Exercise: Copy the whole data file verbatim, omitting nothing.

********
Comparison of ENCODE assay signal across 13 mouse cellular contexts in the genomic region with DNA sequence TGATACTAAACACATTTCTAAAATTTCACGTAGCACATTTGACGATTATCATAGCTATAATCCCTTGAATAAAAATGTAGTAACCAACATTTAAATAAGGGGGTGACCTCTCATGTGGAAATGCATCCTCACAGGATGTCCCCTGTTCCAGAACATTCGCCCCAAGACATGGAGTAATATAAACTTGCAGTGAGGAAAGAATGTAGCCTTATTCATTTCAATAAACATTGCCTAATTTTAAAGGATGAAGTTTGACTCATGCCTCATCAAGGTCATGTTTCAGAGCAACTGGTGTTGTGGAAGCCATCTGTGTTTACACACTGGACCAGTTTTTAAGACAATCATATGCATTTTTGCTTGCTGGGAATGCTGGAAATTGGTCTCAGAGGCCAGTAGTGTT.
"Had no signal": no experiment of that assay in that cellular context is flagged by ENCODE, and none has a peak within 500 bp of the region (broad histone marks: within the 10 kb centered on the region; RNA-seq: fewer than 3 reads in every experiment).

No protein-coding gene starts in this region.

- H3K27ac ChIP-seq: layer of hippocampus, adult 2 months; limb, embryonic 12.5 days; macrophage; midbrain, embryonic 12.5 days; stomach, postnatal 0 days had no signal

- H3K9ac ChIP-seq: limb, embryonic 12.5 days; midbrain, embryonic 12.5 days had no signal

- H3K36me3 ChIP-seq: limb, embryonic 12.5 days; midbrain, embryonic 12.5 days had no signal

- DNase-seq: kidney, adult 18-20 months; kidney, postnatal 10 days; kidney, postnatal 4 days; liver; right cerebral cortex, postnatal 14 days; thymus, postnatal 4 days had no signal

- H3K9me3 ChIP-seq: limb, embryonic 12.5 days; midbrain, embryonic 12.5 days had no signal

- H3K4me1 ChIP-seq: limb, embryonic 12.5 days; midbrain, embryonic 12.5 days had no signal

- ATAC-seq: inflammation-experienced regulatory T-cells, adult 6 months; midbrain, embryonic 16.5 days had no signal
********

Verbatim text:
Comparison of ENCODE assay signal across 13 mouse cellular contexts in the genomic region with DNA sequence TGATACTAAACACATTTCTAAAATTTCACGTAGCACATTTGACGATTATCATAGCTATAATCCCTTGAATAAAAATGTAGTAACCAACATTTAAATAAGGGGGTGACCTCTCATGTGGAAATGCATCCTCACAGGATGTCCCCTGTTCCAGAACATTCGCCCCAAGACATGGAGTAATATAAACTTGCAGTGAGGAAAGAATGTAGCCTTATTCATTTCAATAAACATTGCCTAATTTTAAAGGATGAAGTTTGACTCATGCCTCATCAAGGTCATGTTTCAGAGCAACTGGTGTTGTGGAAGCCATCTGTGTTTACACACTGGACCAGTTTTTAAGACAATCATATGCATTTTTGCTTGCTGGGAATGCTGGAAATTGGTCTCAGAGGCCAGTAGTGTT.
"Had no signal": no experiment of that assay in that cellular context is flagged by ENCODE, and none has a peak within 500 bp of the region (broad histone marks: within the 10 kb centered on the region; RNA-seq: fewer than 3 reads in every experiment).

No protein-coding gene starts in this region.

- H3K27ac ChIP-seq: layer of hippocampus, adult 2 months; limb, embryonic 12.5 days; macrophage; midbrain, embryonic 12.5 days; stomach, postnatal 0 days had no signal

- H3K9ac ChIP-seq: limb, embryonic 12.5 days; midbrain, embryonic 12.5 days had no signal

- H3K36me3 ChIP-seq: limb, embryonic 12.5 days; midbrain, embryonic 12.5 days had no signal

- DNase-seq: kidney, adult 18-20 months; kidney, postnatal 10 days; kidney, postnatal 4 days; liver; right cerebral cortex, postnatal 14 days; thymus, postnatal 4 days had no signal

- H3K9me3 ChIP-seq: limb, embryonic 12.5 days; midbrain, embryonic 12.5 days had no signal

- H3K4me1 ChIP-seq: limb, embryonic 12.5 days; midbrain, embryonic 12.5 days had no signal

- ATAC-seq: inflammation-experienced regulatory T-cells, adult 6 months; midbrain, embryonic 16.5 days had no signal